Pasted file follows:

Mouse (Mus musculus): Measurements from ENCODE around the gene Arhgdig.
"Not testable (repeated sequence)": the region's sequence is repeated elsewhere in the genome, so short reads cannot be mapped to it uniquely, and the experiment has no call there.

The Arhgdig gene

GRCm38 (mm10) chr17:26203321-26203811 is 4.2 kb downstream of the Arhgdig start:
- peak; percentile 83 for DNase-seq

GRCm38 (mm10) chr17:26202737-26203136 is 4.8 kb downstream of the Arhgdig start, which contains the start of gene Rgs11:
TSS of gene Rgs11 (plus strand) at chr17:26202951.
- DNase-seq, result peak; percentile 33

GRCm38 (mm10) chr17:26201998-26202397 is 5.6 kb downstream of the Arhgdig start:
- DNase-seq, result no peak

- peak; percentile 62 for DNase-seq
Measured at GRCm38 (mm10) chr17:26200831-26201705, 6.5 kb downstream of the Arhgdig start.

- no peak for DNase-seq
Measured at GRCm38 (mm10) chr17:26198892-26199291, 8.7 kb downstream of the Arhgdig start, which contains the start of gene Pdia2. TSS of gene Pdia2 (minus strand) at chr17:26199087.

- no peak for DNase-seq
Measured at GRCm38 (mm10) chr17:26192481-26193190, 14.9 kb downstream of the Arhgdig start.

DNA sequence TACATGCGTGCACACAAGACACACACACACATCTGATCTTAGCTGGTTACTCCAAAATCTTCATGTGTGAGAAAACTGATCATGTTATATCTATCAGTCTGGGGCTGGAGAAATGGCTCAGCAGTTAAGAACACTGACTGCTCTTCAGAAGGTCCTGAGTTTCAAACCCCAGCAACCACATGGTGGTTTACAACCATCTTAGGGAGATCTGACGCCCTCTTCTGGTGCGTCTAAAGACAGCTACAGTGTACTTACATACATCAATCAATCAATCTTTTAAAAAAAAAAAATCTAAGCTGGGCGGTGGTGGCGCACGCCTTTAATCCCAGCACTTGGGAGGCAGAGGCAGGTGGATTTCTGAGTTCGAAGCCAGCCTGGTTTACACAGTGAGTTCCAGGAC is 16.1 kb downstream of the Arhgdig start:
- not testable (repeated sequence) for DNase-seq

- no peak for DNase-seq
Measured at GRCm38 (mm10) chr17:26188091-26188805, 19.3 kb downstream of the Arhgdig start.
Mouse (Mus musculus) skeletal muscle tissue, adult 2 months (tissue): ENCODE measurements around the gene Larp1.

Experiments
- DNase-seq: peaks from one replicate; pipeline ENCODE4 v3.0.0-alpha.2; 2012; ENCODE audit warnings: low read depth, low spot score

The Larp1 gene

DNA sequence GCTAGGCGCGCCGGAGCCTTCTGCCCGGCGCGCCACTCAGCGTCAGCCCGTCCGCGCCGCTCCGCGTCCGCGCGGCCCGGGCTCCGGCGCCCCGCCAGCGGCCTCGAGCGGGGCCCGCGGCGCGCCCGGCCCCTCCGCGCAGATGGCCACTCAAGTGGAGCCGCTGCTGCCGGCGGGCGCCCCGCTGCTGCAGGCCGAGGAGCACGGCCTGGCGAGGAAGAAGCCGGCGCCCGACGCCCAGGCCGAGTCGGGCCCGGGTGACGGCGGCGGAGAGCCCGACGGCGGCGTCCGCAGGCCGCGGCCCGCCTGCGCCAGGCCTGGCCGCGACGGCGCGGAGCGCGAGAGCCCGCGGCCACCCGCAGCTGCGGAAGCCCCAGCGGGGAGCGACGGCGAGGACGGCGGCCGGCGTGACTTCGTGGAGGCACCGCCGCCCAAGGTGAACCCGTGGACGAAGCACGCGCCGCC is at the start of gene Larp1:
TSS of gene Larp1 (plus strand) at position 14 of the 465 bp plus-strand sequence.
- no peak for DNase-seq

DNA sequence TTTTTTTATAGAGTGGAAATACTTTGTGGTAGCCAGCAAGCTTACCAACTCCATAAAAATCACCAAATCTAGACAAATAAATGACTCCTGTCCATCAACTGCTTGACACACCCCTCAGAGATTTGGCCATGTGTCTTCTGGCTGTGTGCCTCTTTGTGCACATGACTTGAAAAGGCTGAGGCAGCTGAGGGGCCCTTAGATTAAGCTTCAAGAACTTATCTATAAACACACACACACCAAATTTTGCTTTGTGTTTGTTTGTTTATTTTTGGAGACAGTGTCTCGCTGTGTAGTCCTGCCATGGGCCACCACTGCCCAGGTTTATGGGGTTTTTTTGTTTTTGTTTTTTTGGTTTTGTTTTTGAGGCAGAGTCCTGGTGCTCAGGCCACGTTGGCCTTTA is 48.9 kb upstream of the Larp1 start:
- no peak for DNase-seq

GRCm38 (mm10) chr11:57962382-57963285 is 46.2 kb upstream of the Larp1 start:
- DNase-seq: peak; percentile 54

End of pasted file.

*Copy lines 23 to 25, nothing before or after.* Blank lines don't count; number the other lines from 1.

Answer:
- DNase-seq: peaks from one replicate; pipeline ENCODE4 v3.0.0-alpha.2; 2012; ENCODE audit warnings: low read depth, low spot score

The Larp1 gene

DNA sequence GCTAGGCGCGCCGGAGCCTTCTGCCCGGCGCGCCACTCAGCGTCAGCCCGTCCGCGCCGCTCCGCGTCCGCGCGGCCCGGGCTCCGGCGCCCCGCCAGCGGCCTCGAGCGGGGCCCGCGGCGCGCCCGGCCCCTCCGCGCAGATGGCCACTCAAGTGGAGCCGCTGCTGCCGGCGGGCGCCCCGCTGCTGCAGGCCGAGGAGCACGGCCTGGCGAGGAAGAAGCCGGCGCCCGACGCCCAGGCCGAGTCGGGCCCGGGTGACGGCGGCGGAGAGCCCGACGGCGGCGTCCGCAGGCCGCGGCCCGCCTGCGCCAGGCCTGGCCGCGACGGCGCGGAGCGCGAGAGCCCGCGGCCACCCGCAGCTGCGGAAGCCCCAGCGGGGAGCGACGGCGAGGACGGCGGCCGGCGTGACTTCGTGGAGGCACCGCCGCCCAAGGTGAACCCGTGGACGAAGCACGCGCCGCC is at the start of gene Larp1: